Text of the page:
Though I’d classify it as “rated-R for extreme violence and sexual content,” this book was one that was really thought-provoking, which is why I liked it. It’s all based on the premise that a “cure” for aging has been discovered, and follows a perpetually-29-year-old’s eighty year journey through his prolonged life.
Telling the story of the “postmortal” world through one rather ordinary man was very effective. With him, the political, ecological, and social changes that came about really came alive and impacted the reader personally. Though I wouldn’t necessarily call the protagonist a “hero,” that wasn’t necessarily a bad thing; it made the book seem more real and documentary-like, rather than a fantasy novel where the main character is (or believes himself to be) the one man to save the world.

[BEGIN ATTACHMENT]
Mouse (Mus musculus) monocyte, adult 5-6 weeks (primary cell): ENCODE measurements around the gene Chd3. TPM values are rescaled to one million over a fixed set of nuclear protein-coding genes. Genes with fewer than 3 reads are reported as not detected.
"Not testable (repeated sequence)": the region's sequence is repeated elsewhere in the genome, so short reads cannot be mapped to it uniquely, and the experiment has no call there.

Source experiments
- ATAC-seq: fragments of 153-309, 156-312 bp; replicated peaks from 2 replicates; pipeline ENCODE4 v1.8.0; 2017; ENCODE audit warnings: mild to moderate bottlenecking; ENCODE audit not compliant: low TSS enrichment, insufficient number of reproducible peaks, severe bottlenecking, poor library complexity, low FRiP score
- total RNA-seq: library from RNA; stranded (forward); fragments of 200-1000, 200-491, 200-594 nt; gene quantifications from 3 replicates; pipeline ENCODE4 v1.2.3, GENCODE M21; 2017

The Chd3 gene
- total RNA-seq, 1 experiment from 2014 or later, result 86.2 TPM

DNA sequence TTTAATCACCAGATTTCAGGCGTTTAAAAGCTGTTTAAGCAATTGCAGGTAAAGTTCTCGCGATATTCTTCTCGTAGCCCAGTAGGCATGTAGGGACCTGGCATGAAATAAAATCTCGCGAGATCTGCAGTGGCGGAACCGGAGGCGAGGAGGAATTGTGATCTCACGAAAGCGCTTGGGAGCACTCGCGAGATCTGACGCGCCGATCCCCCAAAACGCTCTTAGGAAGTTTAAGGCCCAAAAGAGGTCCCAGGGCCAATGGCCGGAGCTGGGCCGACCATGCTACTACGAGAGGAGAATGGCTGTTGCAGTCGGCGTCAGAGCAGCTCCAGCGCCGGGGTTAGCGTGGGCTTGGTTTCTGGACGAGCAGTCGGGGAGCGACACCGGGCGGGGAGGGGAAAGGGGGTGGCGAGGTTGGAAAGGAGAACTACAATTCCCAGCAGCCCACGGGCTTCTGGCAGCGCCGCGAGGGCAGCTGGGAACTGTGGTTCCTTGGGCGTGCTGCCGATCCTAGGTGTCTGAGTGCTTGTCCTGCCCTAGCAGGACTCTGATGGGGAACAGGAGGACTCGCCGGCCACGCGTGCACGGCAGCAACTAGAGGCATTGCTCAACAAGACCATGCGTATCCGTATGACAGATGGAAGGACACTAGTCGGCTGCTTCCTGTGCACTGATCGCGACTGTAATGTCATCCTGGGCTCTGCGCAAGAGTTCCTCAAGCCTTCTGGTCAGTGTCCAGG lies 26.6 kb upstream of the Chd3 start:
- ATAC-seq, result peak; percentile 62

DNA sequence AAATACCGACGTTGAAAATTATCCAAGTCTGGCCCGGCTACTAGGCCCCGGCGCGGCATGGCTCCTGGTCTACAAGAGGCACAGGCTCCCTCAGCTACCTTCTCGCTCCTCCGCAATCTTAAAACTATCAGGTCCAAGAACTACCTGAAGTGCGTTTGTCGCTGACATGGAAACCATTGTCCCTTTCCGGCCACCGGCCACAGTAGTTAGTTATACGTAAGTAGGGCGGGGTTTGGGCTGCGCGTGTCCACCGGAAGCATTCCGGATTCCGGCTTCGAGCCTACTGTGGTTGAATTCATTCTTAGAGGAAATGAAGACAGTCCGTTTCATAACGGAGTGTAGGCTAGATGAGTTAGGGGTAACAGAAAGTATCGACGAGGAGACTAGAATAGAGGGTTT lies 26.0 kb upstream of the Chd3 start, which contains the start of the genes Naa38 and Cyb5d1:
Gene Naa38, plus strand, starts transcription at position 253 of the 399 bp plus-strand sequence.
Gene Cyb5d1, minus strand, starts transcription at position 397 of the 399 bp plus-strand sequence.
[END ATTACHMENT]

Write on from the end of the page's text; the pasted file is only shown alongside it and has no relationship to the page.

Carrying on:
I did think that the book ended a bit abruptly, but I suppose a nuke would have a tendency to do that.